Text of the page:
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O'Reilly and Burton: FBI, CIA and Other Agents are Fleeing the Business, Lost Without Torture

Reported by Ellen - May 1, 2009 -

Guest blogged by Julie

Another night of The O'Reilly Factor, another night of a whole lot of “I think” and “maybe” and “I'm sure,” and a whole lot of nothing in terms of facts and substantiation. On Thursday's Factor (4/30/09), O'Reilly hosted Fred Burton, VP counter-terrorism and corporate security, and Reva Bhalla, Director of Analysis, from Stratfor.com to comment on the “Barack Obama proclamations.” With video.

While Bhalla didn't really seem to have a dog in this fight, O'Reilly and Burton got right down to business.

“Are you convinced,” asked O'Reilly, “that Barack Obama's policies are downgrading our terrorism . . . you know, our counter-terrorism efforts.”

Burton didn't need to be invited twice: “It's going to have a chilling effect upon the actual counter-terrorism agents' work in the field.” Who? Name three. Name one. Give us something here.

He continued, “The kind of signal that's being sent through the counter-terrorism ranks down in the weeds, these are the agents that are actually doing the interviews . . . that's where the problem rests because it's going to be a lot easier for your career to choose a simpler path . . . .” Damn, boys, what are we gonna do now? We can't torture any more? Let's go find us some good drug crimes.

“Why would you want to put your career in jeopardy by trying to work on the counter-terrorism mission if you don't have your headquarters backing you . . . .” I'm still waiting, Burton, for you to produce one of these agents who feel his or her career is “in jeopardy” if they can't torture any more.

O'Reilly interrupted, “Are you talking specifically about the FBI now?”

“I'm talking about the CIA case officers, your FBI special agents, your State Department special agents that are out in the field . . . .” All of those people, all of those officers from all of those different agencies, and suddenly they can't do their jobs because the Bush Administration's torture regime has now become public and President Obama has called a halt to torture. And you can't name one of them?

O'Reilly jumped in eagerly, “You're telling me, based upon your investigation, that field operatives for the United States are nervous about the Barack Obama proclamations – releasing the memos, stopping the enhanced interrogation – they're nervous about this.” Who the hell is “they?” Bring 'em out.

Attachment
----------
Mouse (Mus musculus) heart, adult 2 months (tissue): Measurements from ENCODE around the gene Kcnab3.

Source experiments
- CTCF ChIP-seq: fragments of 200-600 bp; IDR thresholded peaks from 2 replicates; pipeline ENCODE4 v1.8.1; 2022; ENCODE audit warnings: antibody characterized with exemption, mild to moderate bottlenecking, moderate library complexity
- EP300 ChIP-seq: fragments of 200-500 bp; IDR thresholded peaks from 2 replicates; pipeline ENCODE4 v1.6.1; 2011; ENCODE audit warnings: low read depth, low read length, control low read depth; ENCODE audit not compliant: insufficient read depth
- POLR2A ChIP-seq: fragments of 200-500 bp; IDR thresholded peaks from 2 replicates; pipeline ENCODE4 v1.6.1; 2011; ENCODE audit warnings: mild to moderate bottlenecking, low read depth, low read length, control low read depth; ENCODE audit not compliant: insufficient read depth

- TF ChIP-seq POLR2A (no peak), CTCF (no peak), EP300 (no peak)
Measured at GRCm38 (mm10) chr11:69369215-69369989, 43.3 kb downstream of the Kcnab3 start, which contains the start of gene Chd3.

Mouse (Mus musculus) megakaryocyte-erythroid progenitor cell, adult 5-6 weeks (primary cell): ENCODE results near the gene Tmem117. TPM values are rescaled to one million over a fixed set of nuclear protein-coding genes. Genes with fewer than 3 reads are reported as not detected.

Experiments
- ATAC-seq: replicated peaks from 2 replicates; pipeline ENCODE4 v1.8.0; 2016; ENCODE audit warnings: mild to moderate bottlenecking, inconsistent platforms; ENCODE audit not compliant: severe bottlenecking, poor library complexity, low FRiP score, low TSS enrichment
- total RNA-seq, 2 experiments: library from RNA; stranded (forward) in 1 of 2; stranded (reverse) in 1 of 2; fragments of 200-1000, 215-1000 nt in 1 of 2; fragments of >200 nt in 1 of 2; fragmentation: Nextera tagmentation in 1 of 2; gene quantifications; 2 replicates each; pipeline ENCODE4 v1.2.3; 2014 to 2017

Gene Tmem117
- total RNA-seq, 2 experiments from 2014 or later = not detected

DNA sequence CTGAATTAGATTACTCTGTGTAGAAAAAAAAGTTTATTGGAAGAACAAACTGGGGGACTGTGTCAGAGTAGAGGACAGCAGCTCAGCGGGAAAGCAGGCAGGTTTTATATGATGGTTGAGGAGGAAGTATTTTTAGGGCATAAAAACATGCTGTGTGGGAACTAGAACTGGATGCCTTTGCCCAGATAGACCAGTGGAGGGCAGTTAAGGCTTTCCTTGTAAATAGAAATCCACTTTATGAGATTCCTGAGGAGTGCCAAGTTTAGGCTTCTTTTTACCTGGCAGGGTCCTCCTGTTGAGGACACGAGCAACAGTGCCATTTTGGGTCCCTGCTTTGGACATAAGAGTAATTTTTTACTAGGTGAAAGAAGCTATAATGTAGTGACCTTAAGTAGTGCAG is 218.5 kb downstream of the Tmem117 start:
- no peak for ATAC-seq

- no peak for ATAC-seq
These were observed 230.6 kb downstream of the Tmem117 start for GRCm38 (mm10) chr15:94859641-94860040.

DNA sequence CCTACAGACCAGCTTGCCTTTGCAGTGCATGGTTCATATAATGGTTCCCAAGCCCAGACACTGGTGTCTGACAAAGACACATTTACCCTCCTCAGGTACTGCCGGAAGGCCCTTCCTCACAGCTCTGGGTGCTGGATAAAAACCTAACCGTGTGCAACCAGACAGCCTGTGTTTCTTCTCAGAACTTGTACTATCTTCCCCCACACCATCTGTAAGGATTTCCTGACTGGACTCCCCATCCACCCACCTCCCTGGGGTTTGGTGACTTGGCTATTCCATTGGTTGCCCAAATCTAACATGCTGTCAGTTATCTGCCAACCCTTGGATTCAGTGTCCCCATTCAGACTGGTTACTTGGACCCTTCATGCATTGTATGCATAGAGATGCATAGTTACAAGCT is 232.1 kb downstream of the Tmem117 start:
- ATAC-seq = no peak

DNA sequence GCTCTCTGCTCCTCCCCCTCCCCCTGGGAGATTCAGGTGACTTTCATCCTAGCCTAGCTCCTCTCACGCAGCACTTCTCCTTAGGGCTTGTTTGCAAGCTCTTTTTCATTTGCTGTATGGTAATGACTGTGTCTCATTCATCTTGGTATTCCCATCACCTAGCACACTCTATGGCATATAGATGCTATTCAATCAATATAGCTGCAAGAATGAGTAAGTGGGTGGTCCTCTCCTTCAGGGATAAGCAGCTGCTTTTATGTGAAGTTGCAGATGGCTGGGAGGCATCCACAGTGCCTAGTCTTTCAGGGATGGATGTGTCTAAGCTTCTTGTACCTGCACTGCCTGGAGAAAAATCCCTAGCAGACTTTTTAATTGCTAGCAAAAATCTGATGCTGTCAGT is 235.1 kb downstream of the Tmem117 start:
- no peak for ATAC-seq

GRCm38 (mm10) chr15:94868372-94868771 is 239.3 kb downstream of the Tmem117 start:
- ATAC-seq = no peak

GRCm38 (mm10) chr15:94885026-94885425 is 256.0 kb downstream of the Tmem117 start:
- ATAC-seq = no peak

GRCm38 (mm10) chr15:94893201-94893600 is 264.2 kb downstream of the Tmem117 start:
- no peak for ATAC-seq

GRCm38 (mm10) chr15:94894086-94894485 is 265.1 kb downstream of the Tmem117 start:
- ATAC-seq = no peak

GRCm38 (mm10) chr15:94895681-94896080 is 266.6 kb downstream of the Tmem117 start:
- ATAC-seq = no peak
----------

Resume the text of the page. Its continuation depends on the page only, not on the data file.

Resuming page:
Burton stated, “I'm saying they're more than nervous . . . that they're really looking at this in the context of, maybe it's time to get out of the business . . . Look, nobody wants to be prosecuted for trying to do a good job and going after a terrorist suspect.” Wait, what? Prosecuted for doing a good job? Let's not confuse this Administration with the last – back then, people got kudos for doing a good job of torturing, but, Burton, there's a new sheriff in town.

“Do you think Leon Panetta knows that?” O'Reilly asked, “The new CIA chief?”

“I'm sure he probably does,” Burton said, to which O'Reilly interrupted, “But he would never say it – nobody's gonna ever say it.” Bring him on! Let him say it! Quote him, show a video clip, a sound bite, give me something.

Burton continued, “The point is . . . we have a duty in the counter-terrorism arena but you also operate under some guidance and some framework and one of the basic tenets is that your boss has your back.”

Ramming it home, Burton said, “This is going to have a tremendous effect on our counter-terrorism mission.”

Don't tell me, they're gonna end this segment – the music's coming up now – without hearing from the hordes of disenfranchised operatives.

“Grim,” said O'Reilly.

Damn straight.